12. ^ "While on tour with Channel in the United Kingdom, McClinton shared his stylings with John Lennon, and his influence can be heard clearly on the Beatles' 'Love Me Do.' In 1964 and 1965 McClinton teamed with Ronnie Kelly as the Ron-Dels." Kingsbury, Paul, ed. (1998). The Encyclopedia of Country Music. Oxford University Press. ISBN 019984044X.
  13. ^ "The results can be heard on the Fab Four's "Love Me Do." After having regional hits in the 1960s with the Ron-Dels and with Delbert and Glen, McClinton began a solo career in the early 1970s. At first he was marketed as a country artist...". Busby, Mark, ed. (2004). The Southwest. Westport, Connecticut: Greenwood Press. p. 324. ISBN 0313328056.
  14. ^ "'So the next band I had was called The Rondells. and we were kind of a big deal around here [in Fort Worth] , and then that finally came apart. I stayed around and had any number of bands. Every week I'd call it something else.'" Govenar, Alan B. (2008). Texas Blues: The Rise of a Contemporary Sound. Texas A&M University Press. p. 203. ISBN 158544605X.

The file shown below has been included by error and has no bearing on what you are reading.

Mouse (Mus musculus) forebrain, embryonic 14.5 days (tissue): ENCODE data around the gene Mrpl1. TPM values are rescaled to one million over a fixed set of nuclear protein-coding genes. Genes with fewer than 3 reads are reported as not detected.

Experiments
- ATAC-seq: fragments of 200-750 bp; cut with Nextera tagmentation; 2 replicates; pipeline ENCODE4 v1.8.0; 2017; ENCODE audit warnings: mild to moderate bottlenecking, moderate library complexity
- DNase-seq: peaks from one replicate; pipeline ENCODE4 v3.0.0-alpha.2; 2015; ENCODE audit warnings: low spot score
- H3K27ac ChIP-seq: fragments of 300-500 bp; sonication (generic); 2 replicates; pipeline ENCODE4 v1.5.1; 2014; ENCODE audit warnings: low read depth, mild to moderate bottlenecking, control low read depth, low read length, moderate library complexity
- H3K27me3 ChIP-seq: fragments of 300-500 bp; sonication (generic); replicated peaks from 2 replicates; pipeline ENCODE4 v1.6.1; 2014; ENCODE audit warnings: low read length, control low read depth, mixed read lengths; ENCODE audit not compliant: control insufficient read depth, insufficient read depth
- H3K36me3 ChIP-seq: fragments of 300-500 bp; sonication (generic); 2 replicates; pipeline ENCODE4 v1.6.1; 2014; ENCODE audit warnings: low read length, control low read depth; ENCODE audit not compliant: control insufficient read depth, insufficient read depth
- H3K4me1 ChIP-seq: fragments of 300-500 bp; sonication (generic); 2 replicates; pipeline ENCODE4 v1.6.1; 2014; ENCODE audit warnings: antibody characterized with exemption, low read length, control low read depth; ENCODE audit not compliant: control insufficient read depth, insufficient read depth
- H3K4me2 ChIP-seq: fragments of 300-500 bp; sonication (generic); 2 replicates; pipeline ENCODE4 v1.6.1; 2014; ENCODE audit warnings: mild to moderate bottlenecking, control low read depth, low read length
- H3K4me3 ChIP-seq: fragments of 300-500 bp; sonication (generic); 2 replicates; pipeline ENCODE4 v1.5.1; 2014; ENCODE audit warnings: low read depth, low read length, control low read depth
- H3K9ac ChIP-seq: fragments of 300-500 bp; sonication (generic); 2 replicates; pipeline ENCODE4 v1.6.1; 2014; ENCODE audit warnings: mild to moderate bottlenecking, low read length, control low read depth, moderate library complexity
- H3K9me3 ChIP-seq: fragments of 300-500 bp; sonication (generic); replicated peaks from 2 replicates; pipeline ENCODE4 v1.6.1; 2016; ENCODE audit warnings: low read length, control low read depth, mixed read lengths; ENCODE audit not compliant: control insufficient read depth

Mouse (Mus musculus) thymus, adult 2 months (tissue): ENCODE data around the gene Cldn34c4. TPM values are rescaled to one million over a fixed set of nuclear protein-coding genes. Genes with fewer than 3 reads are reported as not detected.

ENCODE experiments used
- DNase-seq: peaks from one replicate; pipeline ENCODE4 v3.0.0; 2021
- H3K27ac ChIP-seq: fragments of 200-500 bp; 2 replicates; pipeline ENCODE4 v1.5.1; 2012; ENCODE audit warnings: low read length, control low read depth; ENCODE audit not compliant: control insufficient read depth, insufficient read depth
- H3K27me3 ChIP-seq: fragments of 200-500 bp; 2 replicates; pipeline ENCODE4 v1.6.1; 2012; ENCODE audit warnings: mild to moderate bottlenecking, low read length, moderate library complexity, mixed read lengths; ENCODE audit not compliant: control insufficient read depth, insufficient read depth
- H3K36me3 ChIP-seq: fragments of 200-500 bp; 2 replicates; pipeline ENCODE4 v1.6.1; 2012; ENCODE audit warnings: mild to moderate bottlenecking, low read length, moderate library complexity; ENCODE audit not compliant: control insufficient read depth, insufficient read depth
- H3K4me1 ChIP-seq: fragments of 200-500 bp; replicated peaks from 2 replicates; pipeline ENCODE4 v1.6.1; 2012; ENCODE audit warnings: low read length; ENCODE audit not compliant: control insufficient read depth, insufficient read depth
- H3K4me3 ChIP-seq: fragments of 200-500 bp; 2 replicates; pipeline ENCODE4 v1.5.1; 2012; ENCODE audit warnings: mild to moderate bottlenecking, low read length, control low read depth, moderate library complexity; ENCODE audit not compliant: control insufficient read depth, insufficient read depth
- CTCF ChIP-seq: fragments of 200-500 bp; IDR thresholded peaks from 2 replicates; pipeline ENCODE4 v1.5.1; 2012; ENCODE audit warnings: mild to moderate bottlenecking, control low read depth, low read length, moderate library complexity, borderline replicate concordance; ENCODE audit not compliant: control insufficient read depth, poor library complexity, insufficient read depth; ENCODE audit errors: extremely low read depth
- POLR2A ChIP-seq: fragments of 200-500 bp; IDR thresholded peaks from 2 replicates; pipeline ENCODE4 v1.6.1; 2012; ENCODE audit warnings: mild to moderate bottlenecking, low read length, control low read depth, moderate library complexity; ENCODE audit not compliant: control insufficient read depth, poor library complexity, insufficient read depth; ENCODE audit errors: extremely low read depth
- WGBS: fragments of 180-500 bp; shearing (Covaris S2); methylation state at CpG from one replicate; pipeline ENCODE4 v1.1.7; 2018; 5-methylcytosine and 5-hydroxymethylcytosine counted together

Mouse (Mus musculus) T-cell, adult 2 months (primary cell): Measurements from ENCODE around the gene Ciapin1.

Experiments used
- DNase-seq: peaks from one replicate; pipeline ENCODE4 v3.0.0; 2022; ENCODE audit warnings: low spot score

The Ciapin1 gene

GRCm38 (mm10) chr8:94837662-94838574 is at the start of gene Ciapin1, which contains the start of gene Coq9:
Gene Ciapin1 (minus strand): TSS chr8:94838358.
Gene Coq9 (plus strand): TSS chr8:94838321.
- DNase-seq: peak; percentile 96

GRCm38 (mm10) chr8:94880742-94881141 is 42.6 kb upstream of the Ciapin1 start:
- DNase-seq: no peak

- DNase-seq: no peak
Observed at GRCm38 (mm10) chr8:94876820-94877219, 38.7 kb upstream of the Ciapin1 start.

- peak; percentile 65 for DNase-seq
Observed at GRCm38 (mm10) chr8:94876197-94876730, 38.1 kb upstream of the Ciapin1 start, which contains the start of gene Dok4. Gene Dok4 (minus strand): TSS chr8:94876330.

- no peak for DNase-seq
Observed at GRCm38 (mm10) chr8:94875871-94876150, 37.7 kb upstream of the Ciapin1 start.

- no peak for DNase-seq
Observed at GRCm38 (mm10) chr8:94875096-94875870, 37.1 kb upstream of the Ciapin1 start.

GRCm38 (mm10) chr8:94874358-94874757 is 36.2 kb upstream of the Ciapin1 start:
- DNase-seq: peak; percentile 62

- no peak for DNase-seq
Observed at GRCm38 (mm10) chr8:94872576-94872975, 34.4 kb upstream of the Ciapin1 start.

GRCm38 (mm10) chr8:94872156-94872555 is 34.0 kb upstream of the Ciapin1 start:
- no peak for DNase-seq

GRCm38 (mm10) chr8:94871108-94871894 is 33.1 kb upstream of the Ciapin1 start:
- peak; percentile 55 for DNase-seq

15. ^ "...the Rondells, a group from Yoakum." Texas Monthly, June 1976, p. 124.
  16. ^ "Delbert McClinton, a singer, harmonica player and guitarist who recorded with the Straight Jackets (a rousing version of Billy Emerson's 'Every Woman I Know Is Crazy About Automobiles') and the Rondells ('If You Really Want Me To, I'll Go')". Gillett, Charlie (2011). The Sound of the City: The Rise of Rock & Roll. Souvenir Press. p. ix. ISBN 0285640240.
  17. ^ Independent Music Awards – Past Judges Archived July 13, 2011, at the Wayback Machine.
  18. ^ Delbert McClinton discography at
  19. ^ Delbert McClinton - Billboard Charts - Allmusic
  20. ^ Whitburn, Joel (2011). Top Pop Singles 1955–2010. Record Research. p. 584. ISBN 0-89820-188-8. 
  21. ^ [1][dead link]

External links[edit]